Lost in the familiar story, I watch as Mary marvels. A noisy crowd of shepherds had just bumped and scuffed their way back out the door, leaving behind the odor of dirt and unwashed bodies. They hadn’t stayed long, only long enough to see her newborn baby in the manger. She slowly pieced together their disjointed chatterings. They said an angel had appeared in the night sky telling of the Messiah, then a host of angels joined him, shouting joyfully together: “Glory to God in the highest, and on Earth peace to men on whom His favor rests!” So impossible an event, but with the memory of the angel in her dream months ago, the glow of excitement on the shepherd’s faces and the animation of their words, she believed them. And marveled. That she should be part of these events, at such a time as this!
She heard them outside in the street, telling everyone who would listen. “The Christ is born! Messiah is here!” She smiled in silent praise to God.
Eight days later, following the custom of their people, Mary and Joseph were caught off guard when the elderly Simeon approached them, an almost tangible sense of wonder surrounding him. Holding the child with utmost care, he gazed into its eyes and said, “Sovereign Lord, as you have promised, now dismiss your servant in peace, for my eyes have seen your salvation…”
Unconsciously Mary squeezed Joseph’s hand and pressed close to him. He looked at her gentle face and saw she was beaming in wonder, entranced by the face of her child cradled in this man’s arms and by the power of the words he spoke. The words sank deep into her mind, “my eyes have seen your salvation…and the glory of your people Israel .” She let them run through her mind again and again, marveling.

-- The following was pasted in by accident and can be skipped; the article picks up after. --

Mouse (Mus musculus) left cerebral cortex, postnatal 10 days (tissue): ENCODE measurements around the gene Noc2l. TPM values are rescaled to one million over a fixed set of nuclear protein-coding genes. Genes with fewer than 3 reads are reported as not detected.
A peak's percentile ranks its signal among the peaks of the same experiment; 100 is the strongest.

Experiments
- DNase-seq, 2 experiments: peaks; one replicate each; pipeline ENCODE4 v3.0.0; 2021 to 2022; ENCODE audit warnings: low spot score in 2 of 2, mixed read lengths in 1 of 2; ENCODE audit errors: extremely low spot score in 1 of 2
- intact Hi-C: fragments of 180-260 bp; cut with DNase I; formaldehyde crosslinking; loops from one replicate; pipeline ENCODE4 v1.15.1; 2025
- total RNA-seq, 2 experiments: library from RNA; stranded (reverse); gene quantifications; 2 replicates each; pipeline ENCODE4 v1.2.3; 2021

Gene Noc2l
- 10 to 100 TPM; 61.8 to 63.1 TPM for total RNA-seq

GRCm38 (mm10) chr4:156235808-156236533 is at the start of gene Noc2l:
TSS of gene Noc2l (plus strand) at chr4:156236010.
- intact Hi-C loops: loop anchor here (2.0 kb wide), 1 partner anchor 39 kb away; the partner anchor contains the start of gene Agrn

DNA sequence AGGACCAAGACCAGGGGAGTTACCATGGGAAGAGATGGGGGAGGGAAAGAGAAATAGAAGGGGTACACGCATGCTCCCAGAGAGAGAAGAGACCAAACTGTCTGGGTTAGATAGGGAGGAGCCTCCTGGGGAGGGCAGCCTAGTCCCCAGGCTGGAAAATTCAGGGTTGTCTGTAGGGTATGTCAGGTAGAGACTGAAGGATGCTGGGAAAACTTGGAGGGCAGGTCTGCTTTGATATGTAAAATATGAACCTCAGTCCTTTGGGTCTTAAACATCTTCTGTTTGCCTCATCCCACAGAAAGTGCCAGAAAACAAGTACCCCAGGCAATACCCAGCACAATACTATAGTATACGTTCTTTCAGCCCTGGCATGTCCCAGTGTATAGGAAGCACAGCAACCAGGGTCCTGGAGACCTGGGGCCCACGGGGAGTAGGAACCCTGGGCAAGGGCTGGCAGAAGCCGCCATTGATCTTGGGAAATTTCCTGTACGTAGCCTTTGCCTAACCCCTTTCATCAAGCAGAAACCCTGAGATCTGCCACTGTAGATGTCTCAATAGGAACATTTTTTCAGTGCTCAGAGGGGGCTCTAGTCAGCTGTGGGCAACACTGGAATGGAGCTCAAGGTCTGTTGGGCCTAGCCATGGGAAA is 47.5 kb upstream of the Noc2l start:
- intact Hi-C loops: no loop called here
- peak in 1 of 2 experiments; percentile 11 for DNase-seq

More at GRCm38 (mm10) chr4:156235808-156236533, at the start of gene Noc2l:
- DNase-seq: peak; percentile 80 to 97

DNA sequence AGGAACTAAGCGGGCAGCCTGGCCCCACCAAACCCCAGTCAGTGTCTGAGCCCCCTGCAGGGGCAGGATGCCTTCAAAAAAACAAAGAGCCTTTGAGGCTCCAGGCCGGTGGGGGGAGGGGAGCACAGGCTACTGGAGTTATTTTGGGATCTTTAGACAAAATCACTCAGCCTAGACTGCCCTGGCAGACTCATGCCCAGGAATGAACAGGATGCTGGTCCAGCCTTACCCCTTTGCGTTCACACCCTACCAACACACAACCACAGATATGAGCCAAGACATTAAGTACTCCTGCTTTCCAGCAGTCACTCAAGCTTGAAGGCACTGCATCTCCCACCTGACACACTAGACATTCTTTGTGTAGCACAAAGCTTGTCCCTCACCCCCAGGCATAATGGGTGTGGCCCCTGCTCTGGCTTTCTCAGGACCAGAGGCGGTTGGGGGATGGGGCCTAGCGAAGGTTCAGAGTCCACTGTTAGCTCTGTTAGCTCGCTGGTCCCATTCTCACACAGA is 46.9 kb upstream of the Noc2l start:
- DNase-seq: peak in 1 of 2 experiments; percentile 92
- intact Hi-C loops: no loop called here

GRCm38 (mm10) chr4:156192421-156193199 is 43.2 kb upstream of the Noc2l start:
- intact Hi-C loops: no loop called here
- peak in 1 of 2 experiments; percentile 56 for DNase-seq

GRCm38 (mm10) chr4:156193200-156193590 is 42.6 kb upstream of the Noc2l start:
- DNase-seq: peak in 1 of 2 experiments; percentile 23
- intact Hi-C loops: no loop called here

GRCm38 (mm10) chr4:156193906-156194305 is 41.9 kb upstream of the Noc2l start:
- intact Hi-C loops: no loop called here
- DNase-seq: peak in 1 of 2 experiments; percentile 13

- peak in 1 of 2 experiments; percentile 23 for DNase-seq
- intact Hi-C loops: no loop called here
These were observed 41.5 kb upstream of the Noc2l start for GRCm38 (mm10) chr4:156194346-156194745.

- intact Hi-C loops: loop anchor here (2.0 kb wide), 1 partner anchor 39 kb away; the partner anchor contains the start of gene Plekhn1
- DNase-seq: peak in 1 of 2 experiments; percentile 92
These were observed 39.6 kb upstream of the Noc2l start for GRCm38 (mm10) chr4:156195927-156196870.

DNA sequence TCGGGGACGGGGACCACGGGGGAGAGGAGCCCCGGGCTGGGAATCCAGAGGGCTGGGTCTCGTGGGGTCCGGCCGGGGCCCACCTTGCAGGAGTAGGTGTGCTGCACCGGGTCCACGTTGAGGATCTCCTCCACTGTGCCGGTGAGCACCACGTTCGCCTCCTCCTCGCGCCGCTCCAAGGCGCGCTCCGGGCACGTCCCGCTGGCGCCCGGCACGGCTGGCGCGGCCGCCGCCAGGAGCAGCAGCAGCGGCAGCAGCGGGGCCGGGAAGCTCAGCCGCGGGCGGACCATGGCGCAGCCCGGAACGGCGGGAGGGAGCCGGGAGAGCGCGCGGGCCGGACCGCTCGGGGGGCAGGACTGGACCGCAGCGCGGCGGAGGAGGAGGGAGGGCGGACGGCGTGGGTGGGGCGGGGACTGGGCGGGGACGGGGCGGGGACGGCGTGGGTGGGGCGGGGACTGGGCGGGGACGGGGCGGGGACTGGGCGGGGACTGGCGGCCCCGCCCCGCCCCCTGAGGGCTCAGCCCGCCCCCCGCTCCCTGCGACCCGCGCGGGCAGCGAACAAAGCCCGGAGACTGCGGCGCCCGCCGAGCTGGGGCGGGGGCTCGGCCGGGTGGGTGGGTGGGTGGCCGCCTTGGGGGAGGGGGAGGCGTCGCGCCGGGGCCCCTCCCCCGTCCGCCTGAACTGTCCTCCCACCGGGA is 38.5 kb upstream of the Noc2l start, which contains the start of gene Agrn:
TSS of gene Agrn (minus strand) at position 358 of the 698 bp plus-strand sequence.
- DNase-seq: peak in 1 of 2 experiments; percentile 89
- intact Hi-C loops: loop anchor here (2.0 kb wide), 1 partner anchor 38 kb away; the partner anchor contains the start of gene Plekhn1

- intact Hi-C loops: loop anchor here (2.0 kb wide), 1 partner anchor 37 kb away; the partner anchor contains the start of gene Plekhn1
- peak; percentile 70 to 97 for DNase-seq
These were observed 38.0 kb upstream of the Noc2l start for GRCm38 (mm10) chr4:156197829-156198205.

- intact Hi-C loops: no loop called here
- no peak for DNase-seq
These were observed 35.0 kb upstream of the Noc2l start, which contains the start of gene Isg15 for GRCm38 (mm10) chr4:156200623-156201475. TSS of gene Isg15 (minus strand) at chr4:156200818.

Life seemed to settle in to normalcy for another twelve years, until they began the journey home from their annual trip to Jerusalem and discovered their son was gone. When they found him back in Jerusalem several harrowing days later, he only said, “Did you not know I had to be in my Father’s house?” But nevertheless he returned to Nazareth with them and obeyed them as parents, though every day reminded Mary that He was no ordinary child. She mothered Him as best she could while watching Him grow in wisdom and stature, and in favor with God and man. And she treasured all these things in her heart and marveled at them.
Years later she stood at a distance from a Roman cross, watching her tortured son cry out in anguish and forfeit his life. The memories treasured deep in her heart churned within her: the shepherds’ excitement, Simeon’s wonder and worship and the years of her son’s submission to her as his mother. All the words of promise that she marveled at, the tangible unseen presence that could have only been the Spirit of God surrounding Simeon as He held her baby, the times when he obeyed her as his mother, but she knew in her heart he had all authority over her. She clung to each word, each thought, each memory of what God had done, and could not conceive that this might be the end. So deeply rooted was her assurance that hope refused to abandon her, much as she wished it would, to ease the pain.
Why bother to step away from ceaseless noise to marvel at the wonders of God? Why allow them to sink deeply into our mind and heart and soul, soaking them into the deepest part of us?
So that when all looks hopeless, hope refuses to leave because it simply cannot. The fact of Who God is, will not let it. Mary’s hope was not in vain. Nor is ours. He is the same yesterday, today, and forever. Take the time to marvel.